Government

Mailing codes could have called close Iowa race

Law allows option that may have kept House vote out of court

Cedar Rapids residents vote early at Mount Mercy University in Cedar Rapids on Tuesday, October 14, 2014. The voting station was setup for the day after undergraduate students at Mount Mercy submitted a petition to the Linn County Auditor's Office with the 100 signatures required. (Adam Wesley/The Gazette)
Cedar Rapids residents vote early at Mount Mercy University in Cedar Rapids on Tuesday, October 14, 2014. The voting station was setup for the day after undergraduate students at Mount Mercy submitted a petition to the Linn County Auditor's Office with the 100 signatures required. (Adam Wesley/The Gazette)
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Despite having been mailed back before the November election, 29 absentee ballots in Northeast Iowa’s House District 55 race — which was decided by a mere nine votes — were never postmarked and therefore cannot be counted, state officials say.

But they could have been counted by now if Winneshiek County had availed itself of a safeguard the Iowa Legislature approved two years ago — an “intelligent bar code” that can verify if mailed-in ballots meet the deadline even if they are not postmarked.

That safeguard is voluntary, and currently is used by only seven of Iowa’s 99 counties. It adds a few pennies to the cost of each mailed-in ballot, and takes time to set up.

But there is no assurance the Postal Service will postmark each letter, and therefore no assurance that absentee votes mailed in on time will ever be counted.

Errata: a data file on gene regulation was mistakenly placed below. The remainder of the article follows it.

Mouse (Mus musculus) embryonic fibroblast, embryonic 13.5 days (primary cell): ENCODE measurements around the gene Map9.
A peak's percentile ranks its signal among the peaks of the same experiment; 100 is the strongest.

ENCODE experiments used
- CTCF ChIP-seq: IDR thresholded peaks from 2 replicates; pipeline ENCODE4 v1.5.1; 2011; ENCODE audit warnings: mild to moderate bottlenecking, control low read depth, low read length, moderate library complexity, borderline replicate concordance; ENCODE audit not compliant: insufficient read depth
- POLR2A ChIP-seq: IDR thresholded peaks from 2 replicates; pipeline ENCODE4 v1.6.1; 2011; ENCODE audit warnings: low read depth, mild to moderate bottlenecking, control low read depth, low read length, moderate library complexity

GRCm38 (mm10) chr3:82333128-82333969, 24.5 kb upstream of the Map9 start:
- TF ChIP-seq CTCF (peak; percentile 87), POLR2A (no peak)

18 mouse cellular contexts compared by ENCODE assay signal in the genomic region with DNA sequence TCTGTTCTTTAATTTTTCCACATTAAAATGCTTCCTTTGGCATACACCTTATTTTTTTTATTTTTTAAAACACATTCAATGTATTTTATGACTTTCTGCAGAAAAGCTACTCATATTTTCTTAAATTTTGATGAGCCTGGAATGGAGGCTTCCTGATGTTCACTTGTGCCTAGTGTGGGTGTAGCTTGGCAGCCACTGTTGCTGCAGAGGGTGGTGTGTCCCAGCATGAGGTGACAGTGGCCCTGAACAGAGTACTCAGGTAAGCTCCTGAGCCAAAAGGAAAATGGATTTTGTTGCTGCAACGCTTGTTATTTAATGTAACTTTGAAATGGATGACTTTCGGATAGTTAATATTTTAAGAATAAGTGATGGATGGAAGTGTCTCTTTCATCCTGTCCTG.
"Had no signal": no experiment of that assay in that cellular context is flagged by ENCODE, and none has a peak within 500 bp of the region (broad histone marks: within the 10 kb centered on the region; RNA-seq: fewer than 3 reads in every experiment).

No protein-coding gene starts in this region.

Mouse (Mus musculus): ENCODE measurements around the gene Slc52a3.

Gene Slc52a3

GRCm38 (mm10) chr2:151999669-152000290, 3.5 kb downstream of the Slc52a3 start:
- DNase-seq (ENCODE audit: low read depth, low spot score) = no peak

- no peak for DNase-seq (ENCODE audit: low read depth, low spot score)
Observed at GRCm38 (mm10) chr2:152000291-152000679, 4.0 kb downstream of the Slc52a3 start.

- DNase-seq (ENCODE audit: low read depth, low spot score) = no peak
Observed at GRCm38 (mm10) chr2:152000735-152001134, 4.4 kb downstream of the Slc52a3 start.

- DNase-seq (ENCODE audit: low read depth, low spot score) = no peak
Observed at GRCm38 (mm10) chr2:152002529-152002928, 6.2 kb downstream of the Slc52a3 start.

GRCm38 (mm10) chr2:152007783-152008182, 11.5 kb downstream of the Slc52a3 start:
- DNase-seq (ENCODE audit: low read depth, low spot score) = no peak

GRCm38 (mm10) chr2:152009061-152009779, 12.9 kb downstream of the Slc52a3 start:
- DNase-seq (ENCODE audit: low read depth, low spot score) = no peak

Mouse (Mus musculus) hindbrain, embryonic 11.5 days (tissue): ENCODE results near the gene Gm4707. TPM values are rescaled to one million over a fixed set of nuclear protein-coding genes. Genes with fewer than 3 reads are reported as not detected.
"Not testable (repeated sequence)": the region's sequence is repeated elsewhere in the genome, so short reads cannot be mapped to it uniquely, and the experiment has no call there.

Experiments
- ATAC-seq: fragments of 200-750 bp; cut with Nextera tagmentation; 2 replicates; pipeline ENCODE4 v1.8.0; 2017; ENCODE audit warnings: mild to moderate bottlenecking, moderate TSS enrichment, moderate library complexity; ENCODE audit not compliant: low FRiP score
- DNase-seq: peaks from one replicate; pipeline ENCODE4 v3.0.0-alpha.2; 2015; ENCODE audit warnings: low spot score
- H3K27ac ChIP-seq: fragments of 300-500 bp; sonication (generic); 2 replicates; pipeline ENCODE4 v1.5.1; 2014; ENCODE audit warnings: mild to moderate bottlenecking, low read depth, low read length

The Benton County Auditor’s Office began using the bar code safeguards in 2016. Gina Elder, Benton County deputy auditor, said the bar codes — a unique one is printed on every absentee ballot return envelope — require working with the postal service. Once it’s set up, the system can provide the dates and locations when the bar codes were scanned during processing in the postal system.

In the 2018 midterm election, Benton County voters mailed in 3,369 absentee ballots. Of the four absentee ballots that did not include a postmark, three could be verified using an intelligent mail bar code.

“It is time-consuming, I’m not going to deny that, but I do think it was successful. We went in and were able to track and allow those ballots to be counted,” Elder said.

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“We want the votes to count. We want to help the voters, that’s our job, to help them get their ballots counted.”

Besides Benton, only Cerro Gordo, Clinton, Dubuque, Jones, Marshall and Woodbury counties use the bar codes, according to the Iowa Secretary of State.

House District 55 includes parts of Clayton, Fayette and Winneshiek counties. A recount concluded that Republican incumbent Michael Bergan was the winner of the Nov. 6 election over Democratic challenger Kayla Koether by a margin of nine votes.

But then there’s the matter of 33 absentee ballots that arrived in Winneshiek County afterward — and had no valid postmarks to verify whether they were posted before the deadline.

Earlier this month, District Court Judge Scott Beattie ordered an evaluation of postal service bar code information on the 33 uncounted absentee ballots. Postal officials verified that 29 of those ballots were mailed before Nov. 5.